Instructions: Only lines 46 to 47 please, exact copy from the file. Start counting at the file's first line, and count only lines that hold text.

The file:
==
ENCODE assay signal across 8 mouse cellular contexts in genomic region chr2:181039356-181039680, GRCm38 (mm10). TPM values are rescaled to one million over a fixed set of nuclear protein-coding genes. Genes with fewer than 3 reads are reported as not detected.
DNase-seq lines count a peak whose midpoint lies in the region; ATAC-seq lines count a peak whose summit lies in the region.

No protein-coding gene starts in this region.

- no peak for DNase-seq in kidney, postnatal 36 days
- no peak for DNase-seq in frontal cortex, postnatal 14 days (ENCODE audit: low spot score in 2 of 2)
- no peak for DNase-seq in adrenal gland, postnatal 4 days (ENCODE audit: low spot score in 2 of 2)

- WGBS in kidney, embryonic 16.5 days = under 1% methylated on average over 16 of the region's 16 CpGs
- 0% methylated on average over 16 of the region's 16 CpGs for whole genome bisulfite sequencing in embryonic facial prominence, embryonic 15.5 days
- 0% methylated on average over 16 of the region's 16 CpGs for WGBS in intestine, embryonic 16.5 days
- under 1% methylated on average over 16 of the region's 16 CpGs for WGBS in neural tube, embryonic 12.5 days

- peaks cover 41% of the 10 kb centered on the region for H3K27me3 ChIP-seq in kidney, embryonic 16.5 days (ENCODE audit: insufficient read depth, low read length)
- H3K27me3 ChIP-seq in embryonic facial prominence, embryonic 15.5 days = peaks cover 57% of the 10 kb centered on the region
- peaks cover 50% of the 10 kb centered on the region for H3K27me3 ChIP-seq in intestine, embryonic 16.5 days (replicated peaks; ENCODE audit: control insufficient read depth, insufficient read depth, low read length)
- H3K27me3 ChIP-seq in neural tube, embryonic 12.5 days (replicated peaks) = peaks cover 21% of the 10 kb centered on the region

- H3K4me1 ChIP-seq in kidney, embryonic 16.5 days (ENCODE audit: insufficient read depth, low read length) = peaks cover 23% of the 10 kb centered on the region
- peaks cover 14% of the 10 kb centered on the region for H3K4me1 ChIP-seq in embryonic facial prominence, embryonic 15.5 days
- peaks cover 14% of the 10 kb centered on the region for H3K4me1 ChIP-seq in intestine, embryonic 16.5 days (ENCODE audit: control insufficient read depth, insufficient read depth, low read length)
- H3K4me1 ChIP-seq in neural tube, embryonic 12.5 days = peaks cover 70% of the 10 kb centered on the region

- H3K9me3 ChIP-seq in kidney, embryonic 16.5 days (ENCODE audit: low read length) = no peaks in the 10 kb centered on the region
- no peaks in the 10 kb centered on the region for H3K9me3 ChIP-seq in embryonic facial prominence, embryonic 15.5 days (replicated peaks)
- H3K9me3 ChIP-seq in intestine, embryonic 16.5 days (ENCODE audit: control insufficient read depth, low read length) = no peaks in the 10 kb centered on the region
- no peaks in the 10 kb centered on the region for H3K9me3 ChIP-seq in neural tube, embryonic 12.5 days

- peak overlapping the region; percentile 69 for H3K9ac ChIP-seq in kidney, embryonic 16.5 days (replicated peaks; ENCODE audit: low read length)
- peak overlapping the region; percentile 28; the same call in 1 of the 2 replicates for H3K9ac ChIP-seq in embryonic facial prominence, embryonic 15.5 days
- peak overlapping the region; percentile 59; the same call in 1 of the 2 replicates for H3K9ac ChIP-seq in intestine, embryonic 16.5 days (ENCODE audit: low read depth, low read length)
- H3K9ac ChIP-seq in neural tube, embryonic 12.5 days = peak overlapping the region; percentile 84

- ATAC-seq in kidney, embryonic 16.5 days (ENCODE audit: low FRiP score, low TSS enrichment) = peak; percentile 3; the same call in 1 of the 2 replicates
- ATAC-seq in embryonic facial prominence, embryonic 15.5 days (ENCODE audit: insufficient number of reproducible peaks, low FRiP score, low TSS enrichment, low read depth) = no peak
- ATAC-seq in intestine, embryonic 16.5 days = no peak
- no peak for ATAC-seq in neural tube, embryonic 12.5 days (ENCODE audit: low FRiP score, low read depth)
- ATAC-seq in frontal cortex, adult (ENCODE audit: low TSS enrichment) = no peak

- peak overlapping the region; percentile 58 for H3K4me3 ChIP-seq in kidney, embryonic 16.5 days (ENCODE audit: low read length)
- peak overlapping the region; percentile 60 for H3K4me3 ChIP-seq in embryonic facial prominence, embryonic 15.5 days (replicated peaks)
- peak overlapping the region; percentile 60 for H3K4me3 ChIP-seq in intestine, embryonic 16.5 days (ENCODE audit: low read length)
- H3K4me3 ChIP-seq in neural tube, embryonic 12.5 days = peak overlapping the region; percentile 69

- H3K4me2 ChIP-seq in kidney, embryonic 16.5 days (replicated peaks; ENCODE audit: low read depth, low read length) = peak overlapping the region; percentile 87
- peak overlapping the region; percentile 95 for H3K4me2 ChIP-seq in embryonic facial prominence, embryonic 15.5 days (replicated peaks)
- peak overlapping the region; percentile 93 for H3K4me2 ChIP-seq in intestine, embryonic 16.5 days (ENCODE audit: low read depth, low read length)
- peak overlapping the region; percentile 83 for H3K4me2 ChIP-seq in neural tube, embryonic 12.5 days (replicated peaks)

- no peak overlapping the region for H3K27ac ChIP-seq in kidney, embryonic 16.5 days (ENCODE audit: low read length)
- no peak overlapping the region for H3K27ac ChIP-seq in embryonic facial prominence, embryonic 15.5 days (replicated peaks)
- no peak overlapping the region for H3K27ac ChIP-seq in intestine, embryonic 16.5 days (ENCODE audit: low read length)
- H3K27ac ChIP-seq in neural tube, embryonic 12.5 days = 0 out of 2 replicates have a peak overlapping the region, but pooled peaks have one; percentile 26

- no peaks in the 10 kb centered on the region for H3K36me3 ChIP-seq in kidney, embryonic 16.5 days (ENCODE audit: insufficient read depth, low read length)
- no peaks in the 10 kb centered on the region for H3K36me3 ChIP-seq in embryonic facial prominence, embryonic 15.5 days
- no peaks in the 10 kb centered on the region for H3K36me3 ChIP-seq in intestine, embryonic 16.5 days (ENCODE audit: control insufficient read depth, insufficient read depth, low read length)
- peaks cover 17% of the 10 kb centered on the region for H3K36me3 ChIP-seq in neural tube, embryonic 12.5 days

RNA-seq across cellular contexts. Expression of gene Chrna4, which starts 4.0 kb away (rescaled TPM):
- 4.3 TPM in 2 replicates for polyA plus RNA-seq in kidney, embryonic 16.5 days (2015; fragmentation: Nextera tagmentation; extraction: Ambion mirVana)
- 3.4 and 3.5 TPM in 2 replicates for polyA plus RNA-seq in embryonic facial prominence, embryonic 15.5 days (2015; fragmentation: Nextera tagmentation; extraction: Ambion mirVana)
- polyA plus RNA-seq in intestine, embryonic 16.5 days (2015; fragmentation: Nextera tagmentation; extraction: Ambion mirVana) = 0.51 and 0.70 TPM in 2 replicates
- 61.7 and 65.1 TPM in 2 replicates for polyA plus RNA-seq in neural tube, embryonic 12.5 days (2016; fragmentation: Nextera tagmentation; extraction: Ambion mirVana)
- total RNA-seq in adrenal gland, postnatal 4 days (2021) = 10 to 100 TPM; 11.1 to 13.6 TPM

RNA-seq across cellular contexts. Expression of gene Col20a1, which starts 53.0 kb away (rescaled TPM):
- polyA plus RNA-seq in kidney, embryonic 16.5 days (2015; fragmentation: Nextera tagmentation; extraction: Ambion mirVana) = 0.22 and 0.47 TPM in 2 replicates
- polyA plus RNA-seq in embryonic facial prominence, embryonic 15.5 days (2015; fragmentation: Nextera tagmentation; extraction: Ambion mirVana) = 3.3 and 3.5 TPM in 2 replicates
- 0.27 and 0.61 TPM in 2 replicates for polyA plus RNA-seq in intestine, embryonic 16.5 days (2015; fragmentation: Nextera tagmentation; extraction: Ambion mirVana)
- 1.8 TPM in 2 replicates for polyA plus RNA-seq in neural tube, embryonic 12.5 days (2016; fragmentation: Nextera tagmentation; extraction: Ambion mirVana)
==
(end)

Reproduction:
- no peaks in the 10 kb centered on the region for H3K36me3 ChIP-seq in intestine, embryonic 16.5 days (ENCODE audit: control insufficient read depth, insufficient read depth, low read length)
- peaks cover 17% of the 10 kb centered on the region for H3K36me3 ChIP-seq in neural tube, embryonic 12.5 days